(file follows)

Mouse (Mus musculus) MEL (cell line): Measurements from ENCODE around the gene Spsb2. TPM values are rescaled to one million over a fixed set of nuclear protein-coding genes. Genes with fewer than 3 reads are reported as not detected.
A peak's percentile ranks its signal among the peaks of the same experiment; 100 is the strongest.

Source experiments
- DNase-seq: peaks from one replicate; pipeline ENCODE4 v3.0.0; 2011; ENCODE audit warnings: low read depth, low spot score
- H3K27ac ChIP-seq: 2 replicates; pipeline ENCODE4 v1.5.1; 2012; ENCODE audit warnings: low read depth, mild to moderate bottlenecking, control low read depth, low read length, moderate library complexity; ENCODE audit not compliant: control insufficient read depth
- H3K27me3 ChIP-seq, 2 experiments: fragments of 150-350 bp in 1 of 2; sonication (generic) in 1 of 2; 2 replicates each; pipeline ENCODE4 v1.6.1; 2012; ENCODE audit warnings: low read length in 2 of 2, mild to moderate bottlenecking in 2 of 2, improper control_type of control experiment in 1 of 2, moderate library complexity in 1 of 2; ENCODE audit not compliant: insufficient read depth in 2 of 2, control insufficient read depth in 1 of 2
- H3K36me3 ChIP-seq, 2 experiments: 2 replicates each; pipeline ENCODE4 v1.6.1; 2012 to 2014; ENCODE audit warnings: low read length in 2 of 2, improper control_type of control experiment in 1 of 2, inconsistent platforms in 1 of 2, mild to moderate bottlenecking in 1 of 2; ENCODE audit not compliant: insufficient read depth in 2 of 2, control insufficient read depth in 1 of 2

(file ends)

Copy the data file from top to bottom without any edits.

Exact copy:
Mouse (Mus musculus) MEL (cell line): Measurements from ENCODE around the gene Spsb2. TPM values are rescaled to one million over a fixed set of nuclear protein-coding genes. Genes with fewer than 3 reads are reported as not detected.
A peak's percentile ranks its signal among the peaks of the same experiment; 100 is the strongest.

Source experiments
- DNase-seq: peaks from one replicate; pipeline ENCODE4 v3.0.0; 2011; ENCODE audit warnings: low read depth, low spot score
- H3K27ac ChIP-seq: 2 replicates; pipeline ENCODE4 v1.5.1; 2012; ENCODE audit warnings: low read depth, mild to moderate bottlenecking, control low read depth, low read length, moderate library complexity; ENCODE audit not compliant: control insufficient read depth
- H3K27me3 ChIP-seq, 2 experiments: fragments of 150-350 bp in 1 of 2; sonication (generic) in 1 of 2; 2 replicates each; pipeline ENCODE4 v1.6.1; 2012; ENCODE audit warnings: low read length in 2 of 2, mild to moderate bottlenecking in 2 of 2, improper control_type of control experiment in 1 of 2, moderate library complexity in 1 of 2; ENCODE audit not compliant: insufficient read depth in 2 of 2, control insufficient read depth in 1 of 2
- H3K36me3 ChIP-seq, 2 experiments: 2 replicates each; pipeline ENCODE4 v1.6.1; 2012 to 2014; ENCODE audit warnings: low read length in 2 of 2, improper control_type of control experiment in 1 of 2, inconsistent platforms in 1 of 2, mild to moderate bottlenecking in 1 of 2; ENCODE audit not compliant: insufficient read depth in 2 of 2, control insufficient read depth in 1 of 2